Today I am thankful for the unseen guidance that puts me in the right place to receive what I need at this moment in time. Today I am grateful for all the tiny moments given to me by others to brighten my day and my awareness. Today I am Thankful.

My Bounce Around Month-The Challenges of Personal Growth

Sunset on Squaw Lake

After spending two weeks in the desert I once again have returned to San Diego. No, wait, I am in Santa Barbara. I call this month my bounce-around month. I am moving about the southern California area to finish this visit for the year.

Why am I bouncing around.

  • I really wanted some time in the desert and two weeks was all I could find this year to venture to the east.
  • I received my second Pfizer vaccine on March 1 in San Diego. I am doing well.
  • My rig, EmmyLou is getting things done. First, she had the outside fixed. Now we are working on the inside.  RV’s need check-ups. Today we are in Santa Barbara to meet up with Dan Neely. He is one of the Roadtrek Gurus, traveling up and down California to make it easier for his customers to meet up with him.
  • I have to return to San Diego as I have a few more tests to finish up my first post-year thyroid check-up. (I had thyroid cancer a little over a year ago) Oh and I am getting old, I have to have my left eye checked for a cataract. But I don’t feel old!

Rope Canyon & Peggy

Ladder Canyon & yours truly

My trip to the desert was grand. I camped and hiked and biked and kayaked. Although most of my friends were not in the desert this winter, a few were. Peggy and Roger have managed to figure out how to be in the desert and social distance this year. Peggy took a few nights to come and camp with me. It was good to meet up with her. We did some amazing hikes-ones that challenged me. The most rigorous one was when we took an early wrong turn in the Mecca Hills and ended in Rope Canyon instead of Ladder Canyon. After we tackled the first rope in this beautiful slot canyon we decided we were in the wrong canyon and hiked back out. Then we decided to tackle Ladder Canyon. It was a challenge but after Rope Canyon it was definitely easier. It is a beautiful place in the desert.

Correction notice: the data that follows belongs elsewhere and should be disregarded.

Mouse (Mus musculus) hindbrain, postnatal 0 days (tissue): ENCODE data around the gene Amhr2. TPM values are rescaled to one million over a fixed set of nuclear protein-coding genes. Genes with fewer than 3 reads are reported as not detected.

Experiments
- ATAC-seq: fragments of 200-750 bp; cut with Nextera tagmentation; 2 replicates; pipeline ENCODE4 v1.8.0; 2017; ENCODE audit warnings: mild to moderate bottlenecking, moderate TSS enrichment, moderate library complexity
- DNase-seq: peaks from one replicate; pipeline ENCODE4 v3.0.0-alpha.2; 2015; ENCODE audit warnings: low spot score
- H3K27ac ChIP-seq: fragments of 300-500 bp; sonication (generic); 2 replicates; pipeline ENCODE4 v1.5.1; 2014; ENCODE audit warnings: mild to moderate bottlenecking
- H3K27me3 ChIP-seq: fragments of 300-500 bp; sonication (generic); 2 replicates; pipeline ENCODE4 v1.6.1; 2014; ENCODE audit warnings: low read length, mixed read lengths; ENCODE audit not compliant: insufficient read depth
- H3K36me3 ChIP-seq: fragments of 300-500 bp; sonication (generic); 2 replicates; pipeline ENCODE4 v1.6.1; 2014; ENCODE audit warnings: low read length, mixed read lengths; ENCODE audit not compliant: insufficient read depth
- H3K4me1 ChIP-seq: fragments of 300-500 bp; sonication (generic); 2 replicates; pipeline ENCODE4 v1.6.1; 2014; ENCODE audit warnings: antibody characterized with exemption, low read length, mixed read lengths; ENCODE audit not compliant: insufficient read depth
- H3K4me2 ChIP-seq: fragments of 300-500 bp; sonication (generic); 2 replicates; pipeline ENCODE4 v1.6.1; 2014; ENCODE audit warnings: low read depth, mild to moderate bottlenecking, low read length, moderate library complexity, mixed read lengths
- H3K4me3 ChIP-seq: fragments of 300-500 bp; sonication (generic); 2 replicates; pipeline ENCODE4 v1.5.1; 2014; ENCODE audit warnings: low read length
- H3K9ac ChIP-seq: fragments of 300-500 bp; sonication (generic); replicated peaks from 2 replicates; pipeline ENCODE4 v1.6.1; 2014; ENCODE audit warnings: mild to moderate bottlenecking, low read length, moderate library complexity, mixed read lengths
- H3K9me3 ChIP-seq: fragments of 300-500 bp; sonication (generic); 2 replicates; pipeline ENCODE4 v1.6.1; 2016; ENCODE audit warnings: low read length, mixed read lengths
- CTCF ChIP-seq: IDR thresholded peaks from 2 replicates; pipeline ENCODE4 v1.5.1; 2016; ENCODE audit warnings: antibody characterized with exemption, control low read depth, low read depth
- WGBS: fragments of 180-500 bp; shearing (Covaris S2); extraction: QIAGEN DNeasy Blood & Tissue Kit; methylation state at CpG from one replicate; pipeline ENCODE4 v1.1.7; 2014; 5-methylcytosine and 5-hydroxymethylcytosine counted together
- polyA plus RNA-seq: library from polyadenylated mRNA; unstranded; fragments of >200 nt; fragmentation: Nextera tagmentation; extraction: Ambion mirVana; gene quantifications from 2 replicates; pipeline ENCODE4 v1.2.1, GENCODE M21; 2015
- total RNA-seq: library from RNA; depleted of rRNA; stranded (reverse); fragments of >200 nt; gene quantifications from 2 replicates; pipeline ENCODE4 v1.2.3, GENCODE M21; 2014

Squaw Lake Kayak

I met up with Cori another Roadtreker at Squaw Lake, a dammed lake on the lower Colorado River. There are several lakes just north of Yuma that is part of the Imperial Dam Water District. This is a great place for boaters, fishermen, and other watersports lovers. The lakes are gentle and easy to navigate. We also kayaked to the River and went up river first so we could float back down to the lake entrance. It was a fun adventure with Cori. We hiked and kayaked for two days before I needed to return to San Diego.

My adventures in the desert were not always fun. Friendships can be hard as well as rewarding. I sometimes wonder if I know how to communicate as well with others now that I have been on my own for so long. I tend towards introversion (yes, really) and since I have been staying away from people I wonder if I need to break into the world of others more carefully and slowly.

I have learned a valuable lesson on my desert trip this year. Being respected is important to me. I try hard to respect others and I have grown enough, now to count on others to appreciate me. When that doesn’t happen then it is time to leave and regroup. I also need time to remind myself that I am a good and worthy human being and worthy of being appreciated.

Argh! Growing is hard and challenging. I have a friend who turns 90 this year who told me once that I will still be growing when I reach 80. When growth is easy, it is fun and exciting. When growth is not so easy, it is challenging and hard. It is often the challenging steps that are the most rewarding.

A Santa Barbara Sunset

I will be in the lovely town of Santa Barbara for two more nights and then will head south. I am staying in an Airbnb in a quaint section of the city. I am one block from the beach and it is quite beautiful. This morning I dropped my rig off and then bicycled the 13 miles back to my residence. This afternoon I will repeat the process to pick her back up.

The adventure of life continues. I am grateful for the challenges that come my way. I am grateful for my friends who love and respect me. I sometimes grudgingly appreciate those who challenge me and help me grow. I am thankful for the mechanics and others who help my tiny home of wheels stay in tip-top shape. I am really thankful for my tiny home. Today I am thankful for a blue sky, classic sunny southern CA day.